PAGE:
21 Jump Street (Review)
21 Jump Street
Written by Michael Bacall & Jonah Hill
Directed by Phil Lord and Chris Miller
21 Jump Street is a hilarious and entertaining action comedy that manages to be a police story, commentary on modern high school culture vs. just a few years ago, buddy comedy, and meta humor behemoth. It far exceeded the meager expectations I had going into it (in yet another advanced free screening for the public – Tars has sold out once again! Dammit, Tars, stop selling out!) Updating the original series seems like it would be easy, as the plot (cops that look young are sent undercover into high schools) is simplistic enough that one fears the script being from the land of Generic. But no one working on 21 Jump Street hitched a ride on the lazy train, instead they shot for the moon, and now the moon’s head is hanging above their fireplace.
When I was younger, I watched episodes of the original series, but for some reason I can’t seem to remember anything at all about the show. Even being reminded by Wikipedia and a few fan sites has refreshed nothing, so I’ll have to watch a few episodes to get memories back. Or maybe my mind has been overwritten with more Martian secret agent memories again…
Meta humor is strong in this one, with characters commenting on their behavior, Ice Cube as the angry black captain telling people to embrace their stereotypes, and various goofs against remakes and police film cliches/tropes. The high school setting becomes a playground for skewering modern teenage culture with the texting and viral videos while the cops become fish out of water on multiple levels, Schmidt suddenly becoming popular while Jenko is stuck with hanging out with the chemistry kids.
In high school, our two characters Schmidt and Jenko are from different cliques (Schmidt is a nerdy Slim Shady wannabe, while Jenko is the popular arrogant jock who never studies) and don’t like each other, even though both of their lives are filled with similar disappointment.
A few years later they run into each other at the police academy, where Schmidt is good at grades but not physical enough, and Jenko breezes past the physical part but fails the tests. They become friends to help each other pass (the entire three-minute sequence is the movie Feds!) and graduate, to get assigned to bike patrol.
Luckily, our heroes screw up enough on their first major bust to be sent to Jump Street. They’re sent to figure out where new type of drug is coming from, one that has killed one kid so far (who we see freak out thanks to a YouTube video) and is risking spreading to other schools.
Granola environut Eric Molson is the seller of the drugs, but the main issue is trying to find the supplier. Add to that Molson’s girlfriend and Schmidt having sort of a thing, Junko and Schmidt having brother-like arguments, the characters getting involved too deep in their high school identities, and a crazed motorcycle gang running around (called the 1 Percenters, because let’s throw some random class warfare into the film as well! Oddly enough, you could make that argument about the final car chase as well…) and things begin to get crazy.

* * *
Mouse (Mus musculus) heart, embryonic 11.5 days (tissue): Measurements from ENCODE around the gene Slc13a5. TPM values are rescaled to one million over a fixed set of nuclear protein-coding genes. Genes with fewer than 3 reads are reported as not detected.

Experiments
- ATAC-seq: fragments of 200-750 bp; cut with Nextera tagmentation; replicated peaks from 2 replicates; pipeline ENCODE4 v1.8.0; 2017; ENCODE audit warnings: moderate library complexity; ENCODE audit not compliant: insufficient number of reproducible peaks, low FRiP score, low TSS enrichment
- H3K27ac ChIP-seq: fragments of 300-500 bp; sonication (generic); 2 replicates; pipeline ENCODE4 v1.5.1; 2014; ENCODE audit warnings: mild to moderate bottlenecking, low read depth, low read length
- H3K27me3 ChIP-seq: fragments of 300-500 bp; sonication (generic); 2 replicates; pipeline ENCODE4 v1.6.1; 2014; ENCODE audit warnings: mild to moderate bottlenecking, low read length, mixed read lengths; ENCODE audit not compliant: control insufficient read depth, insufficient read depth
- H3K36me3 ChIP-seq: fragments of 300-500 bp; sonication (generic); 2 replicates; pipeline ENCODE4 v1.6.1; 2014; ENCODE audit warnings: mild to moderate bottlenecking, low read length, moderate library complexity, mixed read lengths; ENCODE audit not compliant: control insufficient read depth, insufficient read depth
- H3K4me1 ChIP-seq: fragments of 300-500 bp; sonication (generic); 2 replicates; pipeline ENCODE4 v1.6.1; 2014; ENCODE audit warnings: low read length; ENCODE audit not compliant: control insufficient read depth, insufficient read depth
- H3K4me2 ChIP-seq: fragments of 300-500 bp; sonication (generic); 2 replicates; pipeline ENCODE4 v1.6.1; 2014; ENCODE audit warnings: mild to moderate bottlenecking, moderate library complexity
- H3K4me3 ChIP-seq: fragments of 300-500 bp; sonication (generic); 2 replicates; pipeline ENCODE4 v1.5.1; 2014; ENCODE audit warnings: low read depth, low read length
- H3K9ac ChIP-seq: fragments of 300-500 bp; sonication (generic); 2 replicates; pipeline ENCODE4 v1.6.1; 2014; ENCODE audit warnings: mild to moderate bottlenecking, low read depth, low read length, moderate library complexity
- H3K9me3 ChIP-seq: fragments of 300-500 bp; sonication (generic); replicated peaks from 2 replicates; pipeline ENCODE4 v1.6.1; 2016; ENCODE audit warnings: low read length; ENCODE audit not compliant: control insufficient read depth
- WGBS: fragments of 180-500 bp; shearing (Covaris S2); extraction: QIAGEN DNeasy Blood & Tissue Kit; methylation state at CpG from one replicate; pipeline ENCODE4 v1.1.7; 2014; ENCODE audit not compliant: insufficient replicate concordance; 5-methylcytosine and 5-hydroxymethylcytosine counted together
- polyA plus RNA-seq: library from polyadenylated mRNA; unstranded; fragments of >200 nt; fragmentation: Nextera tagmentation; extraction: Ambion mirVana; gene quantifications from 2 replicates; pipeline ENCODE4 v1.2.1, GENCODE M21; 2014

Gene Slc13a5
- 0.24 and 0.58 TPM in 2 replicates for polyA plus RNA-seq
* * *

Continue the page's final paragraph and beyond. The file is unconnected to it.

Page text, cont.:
Jonah Hill and Channing Tatum work well together, you can get the sense that they are friends, and that they are very excited to do police work. The sequence where they grab a cool car from the police impound lot and then spend the next few minutes running into each other with the car while laughing hysterically is classic.
One of the more memorable chase sequences involves the main characters dressed in costumes (related to their various high school activities) having a driving gunfight through the city. I don’t want to spoil what happens, but you’ll know when you see it.
Directors Phil Lord and Chris Miller gained deserved cult status through Clone High and Cloudy With A Chance Of Meatballs, and 21 Jump Street will be remembered as another of their successes. Hopefully their upcoming Lego movie will be just the same sort of crazy tone, because you can do all sorts of neat things with Lego.
21 Jump Street is a hilarious comedy, and keeps itself from becoming too serious and also too crazy. There is a slight bit of drag before the third act kicks in, but that is the only real slow period. From the extra scenes in the trailer not in the film, there is probably a lot of additional material shot but cut out for pacing reasons (which was a good choice.)
Rated 8/10 (red band, high school, high school, when did I get stabbed?, local chief, internet guy in a movie??, me fail, me not fail)
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